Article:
Hosea 12:7
Verse (Click for Chapter)
New International Version
The merchant uses dishonest scales and loves to defraud.

New Living Translation
But no, the people are like crafty merchants selling from dishonest scales--they love to cheat.

English Standard Version
A merchant, in whose hands are false balances, he loves to oppress.

New American Standard Bible
A merchant, in whose hands are false balances, He loves to oppress.

King James Bible
He is a merchant, the balances of deceit are in his hand: he loveth to oppress.

Holman Christian Standard Bible
A merchant loves to extort with dishonest scales in his hands.

International Standard Version
"Now as for the merchant, deceitful balances remain in his hand, and he loves to defraud.

NET Bible
The businessmen love to cheat; they use dishonest scales.

New Heart English Bible
A merchant has dishonest scales in his hand. He loves to defraud.

GOD'S WORD® Translation
[The LORD says,] "The merchants use dishonest scales. They love to cheat people.

JPS Tanakh 1917
As for the trafficker, the balances of deceit are in his hand. He loveth to oppress.

New American Standard 1977
A merchant, in whose hands are false balances,
            He loves to oppress.

Jubilee Bible 2000
He is a merchant who has the balances of deceit in his hand; he loves to oppress.

King James 2000 Bible
He is a merchant, the balances of deceit are in his hand: he loves to oppress.

American King James Version
He is a merchant, the balances of deceit are in his hand: he loves to oppress.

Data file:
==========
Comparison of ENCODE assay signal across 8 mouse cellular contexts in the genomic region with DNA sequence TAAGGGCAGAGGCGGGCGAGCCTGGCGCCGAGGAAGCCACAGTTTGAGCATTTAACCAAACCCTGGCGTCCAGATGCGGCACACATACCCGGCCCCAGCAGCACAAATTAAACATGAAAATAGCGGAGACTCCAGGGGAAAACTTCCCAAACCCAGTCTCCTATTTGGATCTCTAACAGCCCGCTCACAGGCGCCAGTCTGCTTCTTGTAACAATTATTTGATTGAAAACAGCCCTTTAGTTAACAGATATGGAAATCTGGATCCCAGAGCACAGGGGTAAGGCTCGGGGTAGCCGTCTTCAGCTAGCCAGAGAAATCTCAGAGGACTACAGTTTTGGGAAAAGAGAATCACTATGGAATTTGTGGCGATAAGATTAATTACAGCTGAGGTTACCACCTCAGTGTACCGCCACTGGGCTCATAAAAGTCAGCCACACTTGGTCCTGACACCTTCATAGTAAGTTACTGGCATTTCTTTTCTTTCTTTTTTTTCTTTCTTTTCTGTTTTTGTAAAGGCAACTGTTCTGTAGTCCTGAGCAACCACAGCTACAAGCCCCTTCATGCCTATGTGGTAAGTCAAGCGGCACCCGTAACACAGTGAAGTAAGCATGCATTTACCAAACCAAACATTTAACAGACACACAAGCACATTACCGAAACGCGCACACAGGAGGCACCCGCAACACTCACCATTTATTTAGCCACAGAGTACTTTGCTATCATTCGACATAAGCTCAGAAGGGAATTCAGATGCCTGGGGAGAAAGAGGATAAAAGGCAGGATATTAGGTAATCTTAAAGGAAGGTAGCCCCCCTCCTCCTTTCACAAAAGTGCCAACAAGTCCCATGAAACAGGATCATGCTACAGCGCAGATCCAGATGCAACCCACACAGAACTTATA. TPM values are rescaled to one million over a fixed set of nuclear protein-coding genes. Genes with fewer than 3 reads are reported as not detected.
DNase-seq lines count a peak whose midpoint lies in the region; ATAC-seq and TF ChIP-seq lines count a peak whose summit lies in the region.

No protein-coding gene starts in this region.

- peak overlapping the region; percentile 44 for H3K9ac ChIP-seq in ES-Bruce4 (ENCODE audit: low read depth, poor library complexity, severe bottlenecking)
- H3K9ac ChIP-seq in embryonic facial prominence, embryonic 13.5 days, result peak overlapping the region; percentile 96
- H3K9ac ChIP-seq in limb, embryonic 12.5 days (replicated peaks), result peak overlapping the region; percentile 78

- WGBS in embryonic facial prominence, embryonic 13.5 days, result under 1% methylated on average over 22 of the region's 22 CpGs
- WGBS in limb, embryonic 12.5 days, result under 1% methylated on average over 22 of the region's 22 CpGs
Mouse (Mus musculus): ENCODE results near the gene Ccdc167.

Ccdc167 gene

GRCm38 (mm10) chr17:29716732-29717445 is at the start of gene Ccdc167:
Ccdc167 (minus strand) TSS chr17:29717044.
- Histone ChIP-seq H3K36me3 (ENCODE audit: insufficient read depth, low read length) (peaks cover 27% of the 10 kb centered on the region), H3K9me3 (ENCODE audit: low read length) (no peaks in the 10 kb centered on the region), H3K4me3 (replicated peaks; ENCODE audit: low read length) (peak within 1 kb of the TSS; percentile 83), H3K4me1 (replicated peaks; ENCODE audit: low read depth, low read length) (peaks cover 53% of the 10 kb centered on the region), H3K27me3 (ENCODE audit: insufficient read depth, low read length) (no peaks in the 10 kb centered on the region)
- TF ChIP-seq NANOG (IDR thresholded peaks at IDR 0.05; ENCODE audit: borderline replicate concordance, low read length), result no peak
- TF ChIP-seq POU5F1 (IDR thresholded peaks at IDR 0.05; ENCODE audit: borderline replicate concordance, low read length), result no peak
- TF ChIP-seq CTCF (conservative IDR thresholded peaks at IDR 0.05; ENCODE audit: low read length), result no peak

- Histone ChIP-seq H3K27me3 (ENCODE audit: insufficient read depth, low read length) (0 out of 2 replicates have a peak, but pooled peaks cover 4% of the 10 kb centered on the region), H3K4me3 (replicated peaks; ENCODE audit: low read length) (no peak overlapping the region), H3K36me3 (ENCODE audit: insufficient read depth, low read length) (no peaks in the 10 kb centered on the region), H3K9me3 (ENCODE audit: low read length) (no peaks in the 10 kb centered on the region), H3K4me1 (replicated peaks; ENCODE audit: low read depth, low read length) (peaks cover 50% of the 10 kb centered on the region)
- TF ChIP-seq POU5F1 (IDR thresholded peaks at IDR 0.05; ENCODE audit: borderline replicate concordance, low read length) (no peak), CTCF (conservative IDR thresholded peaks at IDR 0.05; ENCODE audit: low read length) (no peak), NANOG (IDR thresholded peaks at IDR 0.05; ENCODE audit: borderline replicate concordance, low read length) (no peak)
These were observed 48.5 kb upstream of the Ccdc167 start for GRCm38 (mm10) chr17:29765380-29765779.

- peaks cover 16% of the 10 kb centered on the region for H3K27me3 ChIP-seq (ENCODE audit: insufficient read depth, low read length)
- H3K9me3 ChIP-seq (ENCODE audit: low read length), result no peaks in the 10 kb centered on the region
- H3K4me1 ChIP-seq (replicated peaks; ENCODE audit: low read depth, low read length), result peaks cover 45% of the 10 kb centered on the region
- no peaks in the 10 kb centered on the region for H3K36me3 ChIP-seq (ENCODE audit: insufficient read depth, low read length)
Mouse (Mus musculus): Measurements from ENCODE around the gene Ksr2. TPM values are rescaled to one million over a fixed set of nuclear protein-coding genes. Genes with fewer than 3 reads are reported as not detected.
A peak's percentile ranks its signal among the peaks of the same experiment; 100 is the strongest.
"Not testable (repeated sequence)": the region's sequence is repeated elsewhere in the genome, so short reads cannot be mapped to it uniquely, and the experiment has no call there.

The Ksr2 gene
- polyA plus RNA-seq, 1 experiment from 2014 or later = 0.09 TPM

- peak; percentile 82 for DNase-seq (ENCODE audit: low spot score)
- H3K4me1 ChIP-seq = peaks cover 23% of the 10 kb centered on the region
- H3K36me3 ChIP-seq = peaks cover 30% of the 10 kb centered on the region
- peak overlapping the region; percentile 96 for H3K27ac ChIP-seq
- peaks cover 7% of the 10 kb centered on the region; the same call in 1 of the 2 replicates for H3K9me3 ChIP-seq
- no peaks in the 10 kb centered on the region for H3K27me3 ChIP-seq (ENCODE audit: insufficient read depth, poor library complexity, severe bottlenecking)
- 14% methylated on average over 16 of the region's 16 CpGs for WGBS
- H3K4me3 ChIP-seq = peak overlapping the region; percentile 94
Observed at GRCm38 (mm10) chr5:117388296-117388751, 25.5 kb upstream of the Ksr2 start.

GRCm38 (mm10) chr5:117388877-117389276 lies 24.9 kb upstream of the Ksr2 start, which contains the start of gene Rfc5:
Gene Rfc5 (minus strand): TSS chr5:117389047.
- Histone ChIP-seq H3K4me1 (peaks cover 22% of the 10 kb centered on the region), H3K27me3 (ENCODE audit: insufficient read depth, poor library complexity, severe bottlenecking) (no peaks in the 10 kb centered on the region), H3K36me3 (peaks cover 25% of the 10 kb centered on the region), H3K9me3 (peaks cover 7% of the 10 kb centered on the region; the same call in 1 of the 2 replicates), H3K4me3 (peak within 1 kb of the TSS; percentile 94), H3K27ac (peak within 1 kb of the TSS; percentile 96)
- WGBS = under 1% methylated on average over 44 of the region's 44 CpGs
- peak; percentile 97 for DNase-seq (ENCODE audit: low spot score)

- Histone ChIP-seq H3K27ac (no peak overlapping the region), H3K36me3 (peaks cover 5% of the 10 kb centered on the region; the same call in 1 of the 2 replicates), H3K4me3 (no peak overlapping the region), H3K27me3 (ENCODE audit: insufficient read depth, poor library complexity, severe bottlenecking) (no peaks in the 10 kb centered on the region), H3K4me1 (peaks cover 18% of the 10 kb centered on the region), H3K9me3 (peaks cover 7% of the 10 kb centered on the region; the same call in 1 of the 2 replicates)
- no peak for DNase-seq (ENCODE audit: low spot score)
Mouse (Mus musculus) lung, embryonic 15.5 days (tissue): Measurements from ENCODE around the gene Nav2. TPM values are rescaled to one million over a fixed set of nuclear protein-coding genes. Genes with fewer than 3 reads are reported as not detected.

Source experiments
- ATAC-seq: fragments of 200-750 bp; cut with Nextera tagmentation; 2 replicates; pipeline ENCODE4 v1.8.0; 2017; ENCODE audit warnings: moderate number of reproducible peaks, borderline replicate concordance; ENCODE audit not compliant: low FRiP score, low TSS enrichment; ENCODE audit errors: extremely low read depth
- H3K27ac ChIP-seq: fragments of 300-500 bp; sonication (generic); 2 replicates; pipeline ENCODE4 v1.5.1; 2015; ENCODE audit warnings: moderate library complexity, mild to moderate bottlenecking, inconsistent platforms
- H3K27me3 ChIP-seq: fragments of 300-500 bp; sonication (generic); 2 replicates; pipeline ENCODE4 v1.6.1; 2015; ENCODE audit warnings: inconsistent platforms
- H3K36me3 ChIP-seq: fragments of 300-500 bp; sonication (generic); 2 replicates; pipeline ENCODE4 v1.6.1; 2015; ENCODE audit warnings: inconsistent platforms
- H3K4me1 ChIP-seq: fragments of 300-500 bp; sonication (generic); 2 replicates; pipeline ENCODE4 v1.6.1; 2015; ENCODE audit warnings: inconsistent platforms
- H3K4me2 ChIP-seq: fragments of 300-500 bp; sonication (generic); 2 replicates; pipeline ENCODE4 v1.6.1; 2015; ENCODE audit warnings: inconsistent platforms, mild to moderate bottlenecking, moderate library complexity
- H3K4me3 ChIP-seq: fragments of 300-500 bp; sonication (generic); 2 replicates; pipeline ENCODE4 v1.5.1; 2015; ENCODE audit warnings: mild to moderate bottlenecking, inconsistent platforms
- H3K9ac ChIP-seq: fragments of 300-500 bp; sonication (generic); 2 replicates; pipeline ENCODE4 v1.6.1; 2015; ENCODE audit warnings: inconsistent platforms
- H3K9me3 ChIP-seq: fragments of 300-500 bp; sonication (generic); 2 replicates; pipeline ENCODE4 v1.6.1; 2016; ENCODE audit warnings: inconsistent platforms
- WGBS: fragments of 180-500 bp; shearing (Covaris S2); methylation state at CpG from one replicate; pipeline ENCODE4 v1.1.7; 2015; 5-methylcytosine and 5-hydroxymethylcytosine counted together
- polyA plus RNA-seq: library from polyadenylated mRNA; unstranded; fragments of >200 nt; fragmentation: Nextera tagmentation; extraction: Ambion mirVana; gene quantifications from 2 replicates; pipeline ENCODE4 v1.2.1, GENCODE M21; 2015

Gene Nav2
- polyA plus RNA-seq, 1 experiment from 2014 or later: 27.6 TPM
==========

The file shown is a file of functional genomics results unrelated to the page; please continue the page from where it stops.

American Standard Version
He is a trafficker, the balances of deceit are in his hand: he loveth to oppress.

Douay-Rheims Bible
He is like Chanaan, there is a deceitful balance in his hand, he hath loved oppression.

Darby Bible Translation
[He is] a merchant, balances of deceit are in his hand; he loveth to oppress.

English Revised Version
He is a trafficker, the balances of deceit are in his hand: he loveth to oppress.

Webster's Bible Translation
He is a merchant, the balances of deceit are in his hand: he loveth to oppress.

World English Bible
A merchant has dishonest scales in his hand. He loves to defraud.

Young's Literal Translation
Canaan! in his hand are balances of deceit! To oppress he hath loved.
Study Bible
A Reproof of Ephraim, Judah, Jacob
6Therefore, return to your God, Observe kindness and justice, And wait for your God continually. 7A merchant, in whose hands are false balances, He loves to oppress. 8And Ephraim said, "Surely I have become rich, I have found wealth for myself; In all my labors they will find in me No iniquity, which would be sin."…
Cross References
Proverbs 11:1
A false balance is an abomination to the LORD, But a just weight is His delight.

Ezekiel 28:5
"By your great wisdom, by your trade You have increased your riches And your heart is lifted up because of your riches--

Amos 8:5
saying, "When will the new moon be over, So that we may sell grain, And the sabbath, that we may open the wheat market, To make the bushel smaller and the shekel bigger, And to cheat with dishonest scales,

Micah 6:11
"Can I justify wicked scales And a bag of deceptive weights?

Zechariah 5:8
Then he said, "This is Wickedness!" And he threw her down into the middle of the ephah and cast the lead weight on its opening.
Treasury of Scripture

He is a merchant, the balances of deceit are in his hand: he loves to oppress.

a merchant. or, Canaan.

Ezekiel 16:3 And say, Thus said the Lord GOD to Jerusalem; Your birth and your …

Zechariah 14:21 Yes, every pot in Jerusalem and in Judah shall be holiness to the …

John 2:16 And said to them that sold doves, Take these things hence; make not …

the balances.

Leviticus 19:35,36 You shall do no unrighteousness in judgment, in length, in weight, …

Proverbs 11:1 A false balance is abomination to the LORD: but a just weight is his delight.

Proverbs 16:11 A just weight and balance are the LORD's: all the weights of the …

Amos 8:5,6 Saying, When will the new moon be gone, that we may sell corn? and …

Micah 6:10,11 Are there yet the treasures of wickedness in the house of the wicked, …

1 Timothy 6:9,10 But they that will be rich fall into temptation and a snare, and …